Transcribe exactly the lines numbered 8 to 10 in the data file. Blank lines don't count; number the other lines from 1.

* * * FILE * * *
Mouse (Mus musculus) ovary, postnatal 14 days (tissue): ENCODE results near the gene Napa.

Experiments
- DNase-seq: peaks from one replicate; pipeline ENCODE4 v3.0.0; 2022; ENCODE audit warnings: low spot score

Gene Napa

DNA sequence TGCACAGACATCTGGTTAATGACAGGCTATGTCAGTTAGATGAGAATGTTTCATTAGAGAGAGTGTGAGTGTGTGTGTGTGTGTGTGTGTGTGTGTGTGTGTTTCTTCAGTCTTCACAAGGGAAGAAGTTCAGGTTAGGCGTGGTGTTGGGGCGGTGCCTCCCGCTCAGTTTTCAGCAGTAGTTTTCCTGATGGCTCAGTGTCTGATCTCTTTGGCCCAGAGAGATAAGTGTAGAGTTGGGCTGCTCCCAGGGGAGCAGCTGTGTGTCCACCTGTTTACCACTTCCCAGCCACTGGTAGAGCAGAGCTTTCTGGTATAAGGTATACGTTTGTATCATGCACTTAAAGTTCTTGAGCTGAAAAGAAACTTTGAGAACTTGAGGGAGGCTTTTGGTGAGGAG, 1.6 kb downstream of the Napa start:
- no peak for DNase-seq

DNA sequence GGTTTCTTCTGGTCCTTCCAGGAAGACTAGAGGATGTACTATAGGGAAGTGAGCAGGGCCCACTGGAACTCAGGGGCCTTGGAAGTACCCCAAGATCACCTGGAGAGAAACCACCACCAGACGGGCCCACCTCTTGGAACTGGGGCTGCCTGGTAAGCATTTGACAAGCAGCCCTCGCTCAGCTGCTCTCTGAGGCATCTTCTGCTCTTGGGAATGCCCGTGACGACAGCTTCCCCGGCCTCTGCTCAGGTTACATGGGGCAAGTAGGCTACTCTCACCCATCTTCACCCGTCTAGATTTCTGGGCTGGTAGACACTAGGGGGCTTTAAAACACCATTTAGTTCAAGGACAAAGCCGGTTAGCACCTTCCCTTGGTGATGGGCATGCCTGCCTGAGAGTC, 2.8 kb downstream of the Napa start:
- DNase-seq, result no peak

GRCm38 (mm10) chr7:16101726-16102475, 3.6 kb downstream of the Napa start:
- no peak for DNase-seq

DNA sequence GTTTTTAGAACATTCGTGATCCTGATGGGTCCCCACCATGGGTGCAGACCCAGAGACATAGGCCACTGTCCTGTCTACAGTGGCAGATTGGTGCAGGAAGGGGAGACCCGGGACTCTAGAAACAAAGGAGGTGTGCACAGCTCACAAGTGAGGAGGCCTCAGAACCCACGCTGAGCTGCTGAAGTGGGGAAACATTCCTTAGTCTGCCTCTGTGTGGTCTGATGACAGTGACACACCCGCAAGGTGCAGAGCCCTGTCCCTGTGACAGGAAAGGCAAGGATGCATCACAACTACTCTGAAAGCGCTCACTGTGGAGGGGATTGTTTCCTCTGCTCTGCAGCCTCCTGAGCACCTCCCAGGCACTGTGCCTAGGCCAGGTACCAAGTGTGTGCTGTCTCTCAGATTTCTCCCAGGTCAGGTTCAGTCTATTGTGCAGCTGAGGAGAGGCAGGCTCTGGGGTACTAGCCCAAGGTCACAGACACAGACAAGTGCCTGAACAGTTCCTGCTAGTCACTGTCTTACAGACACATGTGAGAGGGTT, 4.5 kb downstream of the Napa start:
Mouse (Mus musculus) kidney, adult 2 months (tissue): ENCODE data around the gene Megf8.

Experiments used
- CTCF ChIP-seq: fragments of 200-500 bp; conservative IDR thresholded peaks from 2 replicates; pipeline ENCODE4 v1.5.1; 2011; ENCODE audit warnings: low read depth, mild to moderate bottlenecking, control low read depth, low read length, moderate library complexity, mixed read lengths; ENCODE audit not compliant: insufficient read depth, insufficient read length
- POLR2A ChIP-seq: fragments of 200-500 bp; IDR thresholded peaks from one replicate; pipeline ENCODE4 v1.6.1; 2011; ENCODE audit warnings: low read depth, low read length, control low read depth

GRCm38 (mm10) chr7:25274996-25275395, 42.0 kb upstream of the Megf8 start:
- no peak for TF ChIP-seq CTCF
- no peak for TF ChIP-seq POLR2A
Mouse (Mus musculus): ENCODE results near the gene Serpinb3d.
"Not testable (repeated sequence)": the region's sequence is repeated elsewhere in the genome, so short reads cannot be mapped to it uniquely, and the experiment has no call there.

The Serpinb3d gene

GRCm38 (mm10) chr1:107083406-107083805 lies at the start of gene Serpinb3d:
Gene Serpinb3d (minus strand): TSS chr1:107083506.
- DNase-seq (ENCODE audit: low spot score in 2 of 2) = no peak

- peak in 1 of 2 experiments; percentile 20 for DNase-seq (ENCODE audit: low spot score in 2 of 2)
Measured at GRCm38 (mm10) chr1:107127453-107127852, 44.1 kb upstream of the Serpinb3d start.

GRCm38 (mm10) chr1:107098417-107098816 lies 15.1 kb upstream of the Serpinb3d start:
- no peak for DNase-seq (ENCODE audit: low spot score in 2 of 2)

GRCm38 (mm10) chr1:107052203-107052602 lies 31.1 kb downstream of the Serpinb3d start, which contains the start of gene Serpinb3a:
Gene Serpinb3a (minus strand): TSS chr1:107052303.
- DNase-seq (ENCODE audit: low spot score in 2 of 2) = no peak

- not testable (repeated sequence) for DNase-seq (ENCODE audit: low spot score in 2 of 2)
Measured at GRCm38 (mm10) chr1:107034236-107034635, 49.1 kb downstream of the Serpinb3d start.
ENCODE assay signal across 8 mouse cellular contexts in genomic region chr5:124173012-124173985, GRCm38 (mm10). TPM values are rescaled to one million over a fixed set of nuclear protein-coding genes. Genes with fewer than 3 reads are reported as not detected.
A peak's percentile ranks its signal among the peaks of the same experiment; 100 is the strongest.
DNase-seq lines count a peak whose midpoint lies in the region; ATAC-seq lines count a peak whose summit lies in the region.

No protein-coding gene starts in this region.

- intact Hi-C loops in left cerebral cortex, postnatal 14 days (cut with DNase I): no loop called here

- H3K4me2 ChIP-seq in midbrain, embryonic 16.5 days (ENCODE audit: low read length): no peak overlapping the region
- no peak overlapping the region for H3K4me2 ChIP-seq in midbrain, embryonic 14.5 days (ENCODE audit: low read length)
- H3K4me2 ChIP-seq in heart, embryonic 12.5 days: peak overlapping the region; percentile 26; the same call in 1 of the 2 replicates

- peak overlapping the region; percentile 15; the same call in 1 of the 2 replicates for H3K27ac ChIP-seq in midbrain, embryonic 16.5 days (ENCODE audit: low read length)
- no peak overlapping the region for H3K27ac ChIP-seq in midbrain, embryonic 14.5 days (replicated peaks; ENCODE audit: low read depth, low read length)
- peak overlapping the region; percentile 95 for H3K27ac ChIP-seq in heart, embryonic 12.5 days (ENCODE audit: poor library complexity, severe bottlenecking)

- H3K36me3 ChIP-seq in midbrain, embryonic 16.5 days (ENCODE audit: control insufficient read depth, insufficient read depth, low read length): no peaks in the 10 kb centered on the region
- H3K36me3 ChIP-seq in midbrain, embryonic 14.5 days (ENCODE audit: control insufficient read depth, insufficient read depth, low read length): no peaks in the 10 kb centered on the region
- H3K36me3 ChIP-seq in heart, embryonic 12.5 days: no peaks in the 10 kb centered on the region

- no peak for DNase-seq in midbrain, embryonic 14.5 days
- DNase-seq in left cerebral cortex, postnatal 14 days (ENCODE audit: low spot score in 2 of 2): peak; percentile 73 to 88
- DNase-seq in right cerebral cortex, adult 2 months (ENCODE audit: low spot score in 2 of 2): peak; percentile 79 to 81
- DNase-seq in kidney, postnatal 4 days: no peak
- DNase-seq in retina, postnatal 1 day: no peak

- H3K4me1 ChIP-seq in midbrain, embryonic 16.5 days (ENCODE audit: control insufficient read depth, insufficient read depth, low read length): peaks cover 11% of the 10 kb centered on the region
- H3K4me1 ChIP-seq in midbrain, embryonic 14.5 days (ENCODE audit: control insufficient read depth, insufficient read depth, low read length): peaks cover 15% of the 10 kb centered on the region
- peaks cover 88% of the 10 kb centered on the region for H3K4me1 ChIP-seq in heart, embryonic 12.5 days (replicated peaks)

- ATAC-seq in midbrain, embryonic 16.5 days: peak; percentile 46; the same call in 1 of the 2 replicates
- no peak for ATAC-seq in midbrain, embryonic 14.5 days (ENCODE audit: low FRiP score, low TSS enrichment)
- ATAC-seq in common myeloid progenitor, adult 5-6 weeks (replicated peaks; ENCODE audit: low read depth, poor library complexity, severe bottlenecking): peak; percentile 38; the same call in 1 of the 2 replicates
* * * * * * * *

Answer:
- DNase-seq, result no peak

GRCm38 (mm10) chr7:16101726-16102475, 3.6 kb downstream of the Napa start:
- no peak for DNase-seq